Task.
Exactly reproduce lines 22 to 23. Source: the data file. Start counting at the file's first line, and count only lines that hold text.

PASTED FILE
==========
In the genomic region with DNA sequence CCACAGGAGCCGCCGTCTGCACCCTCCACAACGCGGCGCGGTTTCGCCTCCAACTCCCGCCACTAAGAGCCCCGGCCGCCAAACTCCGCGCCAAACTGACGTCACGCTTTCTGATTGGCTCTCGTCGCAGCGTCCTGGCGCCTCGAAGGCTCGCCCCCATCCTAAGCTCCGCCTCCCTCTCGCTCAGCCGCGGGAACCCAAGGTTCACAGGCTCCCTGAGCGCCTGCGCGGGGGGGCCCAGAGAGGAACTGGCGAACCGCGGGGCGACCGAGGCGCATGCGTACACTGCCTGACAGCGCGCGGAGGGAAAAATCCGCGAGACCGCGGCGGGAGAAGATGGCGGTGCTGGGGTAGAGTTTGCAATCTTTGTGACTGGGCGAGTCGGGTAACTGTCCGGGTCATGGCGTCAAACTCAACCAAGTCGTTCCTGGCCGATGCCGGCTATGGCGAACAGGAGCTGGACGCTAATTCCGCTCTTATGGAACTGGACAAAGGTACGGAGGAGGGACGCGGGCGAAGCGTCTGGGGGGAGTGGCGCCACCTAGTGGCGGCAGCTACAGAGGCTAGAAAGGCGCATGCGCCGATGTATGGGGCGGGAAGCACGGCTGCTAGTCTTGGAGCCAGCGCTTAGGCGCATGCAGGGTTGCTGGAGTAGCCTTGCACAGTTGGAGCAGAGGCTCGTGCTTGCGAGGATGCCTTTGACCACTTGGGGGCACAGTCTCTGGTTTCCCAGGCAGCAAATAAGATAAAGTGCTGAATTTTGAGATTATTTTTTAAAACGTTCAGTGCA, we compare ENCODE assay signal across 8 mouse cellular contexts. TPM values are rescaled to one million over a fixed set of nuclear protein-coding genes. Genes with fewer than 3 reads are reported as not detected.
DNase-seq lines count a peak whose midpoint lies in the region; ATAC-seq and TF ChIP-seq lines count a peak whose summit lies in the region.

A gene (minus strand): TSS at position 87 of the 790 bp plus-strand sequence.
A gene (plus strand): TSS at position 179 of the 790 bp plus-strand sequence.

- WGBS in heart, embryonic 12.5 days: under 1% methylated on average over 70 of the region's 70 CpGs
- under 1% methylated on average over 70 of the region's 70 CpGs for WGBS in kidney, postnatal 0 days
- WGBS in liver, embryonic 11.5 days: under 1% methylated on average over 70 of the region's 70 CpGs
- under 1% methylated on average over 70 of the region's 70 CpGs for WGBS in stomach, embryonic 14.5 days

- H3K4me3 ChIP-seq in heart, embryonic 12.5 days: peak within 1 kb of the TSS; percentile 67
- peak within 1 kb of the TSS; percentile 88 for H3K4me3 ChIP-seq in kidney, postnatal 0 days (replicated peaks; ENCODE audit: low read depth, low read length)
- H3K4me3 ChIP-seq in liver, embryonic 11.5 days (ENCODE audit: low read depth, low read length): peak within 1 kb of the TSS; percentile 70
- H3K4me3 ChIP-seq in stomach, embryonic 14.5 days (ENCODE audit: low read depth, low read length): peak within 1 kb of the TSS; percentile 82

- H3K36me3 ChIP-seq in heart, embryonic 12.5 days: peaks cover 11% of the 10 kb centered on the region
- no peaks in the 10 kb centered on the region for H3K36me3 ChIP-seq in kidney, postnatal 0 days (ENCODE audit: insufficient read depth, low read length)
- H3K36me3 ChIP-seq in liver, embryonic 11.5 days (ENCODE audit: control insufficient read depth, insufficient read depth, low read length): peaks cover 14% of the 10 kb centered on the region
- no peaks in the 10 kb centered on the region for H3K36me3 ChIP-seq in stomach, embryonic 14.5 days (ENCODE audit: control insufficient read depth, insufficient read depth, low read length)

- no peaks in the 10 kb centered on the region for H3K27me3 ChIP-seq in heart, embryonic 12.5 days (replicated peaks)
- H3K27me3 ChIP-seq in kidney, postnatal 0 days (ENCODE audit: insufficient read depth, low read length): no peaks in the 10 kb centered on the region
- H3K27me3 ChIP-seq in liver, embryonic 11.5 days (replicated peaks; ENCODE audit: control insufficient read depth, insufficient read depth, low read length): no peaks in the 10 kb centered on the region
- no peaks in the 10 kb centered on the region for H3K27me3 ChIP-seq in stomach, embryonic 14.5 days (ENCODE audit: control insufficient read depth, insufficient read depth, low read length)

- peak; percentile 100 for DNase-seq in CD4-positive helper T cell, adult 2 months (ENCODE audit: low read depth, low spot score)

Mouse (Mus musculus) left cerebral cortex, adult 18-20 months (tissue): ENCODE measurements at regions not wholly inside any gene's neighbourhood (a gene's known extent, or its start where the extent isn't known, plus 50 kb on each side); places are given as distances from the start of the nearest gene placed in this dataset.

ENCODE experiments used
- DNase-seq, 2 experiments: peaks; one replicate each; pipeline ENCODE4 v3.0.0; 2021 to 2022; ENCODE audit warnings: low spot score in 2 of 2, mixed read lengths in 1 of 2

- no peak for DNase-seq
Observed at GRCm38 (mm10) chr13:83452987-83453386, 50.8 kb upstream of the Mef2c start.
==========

Mouse (Mus musculus) left cerebral cortex, adult 18-20 months (tissue): ENCODE measurements at regions not wholly inside any gene's neighbourhood (a gene's known extent, or its start where the extent isn't known, plus 50 kb on each side); places are given as distances from the start of the nearest gene placed in this dataset.

ENCODE experiments used